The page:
Gore and Bradley face off on TV tonight; New Hampshire audience will question candidates


WASHINGTON -- Bill Bradley intends to "be myself" and "try to be positive" in his first face-to-face encounter with Al Gore. The vice president, meantime, says he's disappointed because tonight's nationally televised event is really "not a debate" at all.

So it goes as the rivals for the Democratic presidential nomination warily circle each other -- and try to manage expectations -- in advance of their first joint appearance of the 2000 campaign.

From 8 to 9 o'clock, the two will share a stage in what is being billed as a New Hampshire town meeting. Underscoring its potential importance, the candidates have spent much of the past week in debate preparations, with Gore holed up at a New Hampshire hotel and Bradley at home in New Jersey.

Ordinary voters will ask the candidates questions that have been screened in advance by CNN and a New Hampshire TV station, the debate sponsors. There will be limited opportunity for direct confrontation between Gore and Bradley, but plenty of chances for them to say what they stand for, according to the sponsors.

Gore wants debates

"It's not a debate," Gore said in an interview late last week. The vice president has issued a challenge for weekly debates -- which Bradley has turned down -- as part of a larger effort to energize his campaign and connect emotionally with voters.

"Bradley won't accept a debate until the Friday night before Christmas from 11: 30 p.m. to 1 a.m., when nobody's watching," Gore said. "No, this is a joint town hall meeting, where the candidates are not allowed to engage each other."

Bradley's team sees it differently. "The format is a good one, because it's going to allow voters to ask questions about what's important to them," said Bradley spokesman Tony Wyche.

Tom Hannon, CNN's political director, said the event was designed to be more informal than a traditional debate, with less cross-talk between the candidates and more direct questioning by the voters.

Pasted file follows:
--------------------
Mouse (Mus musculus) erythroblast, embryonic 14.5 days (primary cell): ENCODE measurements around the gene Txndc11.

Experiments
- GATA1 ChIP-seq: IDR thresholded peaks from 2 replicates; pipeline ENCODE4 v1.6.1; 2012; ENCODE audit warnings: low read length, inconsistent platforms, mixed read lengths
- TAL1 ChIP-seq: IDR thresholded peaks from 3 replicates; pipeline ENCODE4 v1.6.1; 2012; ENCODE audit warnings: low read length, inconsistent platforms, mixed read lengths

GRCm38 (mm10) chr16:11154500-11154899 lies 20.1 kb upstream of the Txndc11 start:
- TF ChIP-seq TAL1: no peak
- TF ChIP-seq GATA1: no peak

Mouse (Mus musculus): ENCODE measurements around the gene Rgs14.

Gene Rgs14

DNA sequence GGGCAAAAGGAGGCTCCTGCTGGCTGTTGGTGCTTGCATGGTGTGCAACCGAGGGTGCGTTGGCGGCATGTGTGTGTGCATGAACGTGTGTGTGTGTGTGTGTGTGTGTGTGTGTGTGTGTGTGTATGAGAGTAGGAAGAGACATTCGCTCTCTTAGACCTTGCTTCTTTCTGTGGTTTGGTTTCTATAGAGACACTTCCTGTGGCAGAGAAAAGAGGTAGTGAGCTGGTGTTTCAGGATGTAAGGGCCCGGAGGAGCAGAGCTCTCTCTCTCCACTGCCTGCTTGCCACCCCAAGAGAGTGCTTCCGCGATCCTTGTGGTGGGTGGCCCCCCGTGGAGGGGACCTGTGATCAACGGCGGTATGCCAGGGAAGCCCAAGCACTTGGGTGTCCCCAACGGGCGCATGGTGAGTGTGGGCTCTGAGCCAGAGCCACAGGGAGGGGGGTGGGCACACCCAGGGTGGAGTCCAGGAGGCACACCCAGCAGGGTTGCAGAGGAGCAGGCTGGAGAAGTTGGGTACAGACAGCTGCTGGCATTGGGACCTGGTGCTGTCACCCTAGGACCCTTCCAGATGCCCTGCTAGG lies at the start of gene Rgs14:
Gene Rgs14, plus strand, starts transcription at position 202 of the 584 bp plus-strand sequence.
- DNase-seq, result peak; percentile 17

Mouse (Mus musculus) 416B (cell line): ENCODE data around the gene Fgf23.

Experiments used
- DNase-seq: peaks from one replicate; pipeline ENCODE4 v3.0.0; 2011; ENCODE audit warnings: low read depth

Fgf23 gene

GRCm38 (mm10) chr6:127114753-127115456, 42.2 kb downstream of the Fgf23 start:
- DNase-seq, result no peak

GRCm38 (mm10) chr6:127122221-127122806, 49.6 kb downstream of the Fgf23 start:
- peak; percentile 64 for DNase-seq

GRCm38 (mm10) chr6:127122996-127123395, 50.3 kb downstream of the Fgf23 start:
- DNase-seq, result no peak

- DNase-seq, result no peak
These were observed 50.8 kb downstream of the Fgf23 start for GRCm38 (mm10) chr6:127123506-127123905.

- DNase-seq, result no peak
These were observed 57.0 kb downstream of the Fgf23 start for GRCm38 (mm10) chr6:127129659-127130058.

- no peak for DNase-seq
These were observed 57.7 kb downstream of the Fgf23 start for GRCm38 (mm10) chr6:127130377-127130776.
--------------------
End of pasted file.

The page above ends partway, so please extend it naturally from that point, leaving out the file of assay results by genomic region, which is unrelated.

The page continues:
The hourlong program, which CNN will carry live from Dartmouth College, is the first of at least a half-dozen encounters between Bradley and Gore. The next is scheduled for Dec. 17, when the two will appear on ABC's "Nightline."

Bradley leading in N.H.

Gore has turned sharply aggressive in recent weeks, after polls showed Bradley overtaking him in New Hampshire, the first primary state. The vice president is portraying his rival as a big-spender who would exhaust the budget surplus with his health care proposal, leaving nothing for other priorities, such as fixing Medicare.

Bradley, in keeping with his aversion to negative politics, has largely ignored the attacks. But heading into tonight's forum, the former pro basketball star warned that "you only take elbows so long, and then you've got to return it."

"Will we see Mark McGwire vs. Sammy Sosa or Mike Tyson against Evander Holyfield?" asked Peter Hart, a Democratic pollster.

"Both of them have an opportunity to shine. For Bill Bradley, it's a chance to get his message across to people who don't know him very well. Al Gore is building up a new head of steam and defining a new direction for his campaign, and the question is, is that going to come across?"

Regardless of Gore's complaints, the format should favor the vice president, who excels in debate, added Hart.

"There's some real drama here," said Paul Maslin, a California pollster and former Gore adviser. "Can either of them make a connection with real voters? Does Bradley strike back at Gore? Or will Bradley come off as too diffident?"

On opposite World Series

The event is expected to attract a relatively small viewing audience, since it is being carried nationwide only on cable TV, opposite the fourth game of the World Series. In New Hampshire, however, it will be broadcast on the state's most-watched station, WMUR, a co-sponsor of tonight's forum and a similar one tomorrow night featuring all the Republican candidates except Texas Gov. George W. Bush.

Typically, news coverage of a debate has more political impact than the event itself, which is one reason why the candidates will be striving for a memorable sound bite or "gotcha" moment. And with no other Democratic debates scheduled until late December, "this is going to be all we feed on for about six weeks. Whatever impression gets left tonight will last for awhile," Maslin said.

Nationally, Gore leads Bradley by 25 percentage points in the latest Gallup/CNN/USA Today survey. But it's a different story in the early states of New Hampshire and Iowa, where the two candidates are spending much of their time and voters are paying closer attention.

Bradley leads Gore by from 3 to 12 percentage points in four recent New Hampshire polls. He's also gaining ground in Iowa, though Gore still holds the edge there.

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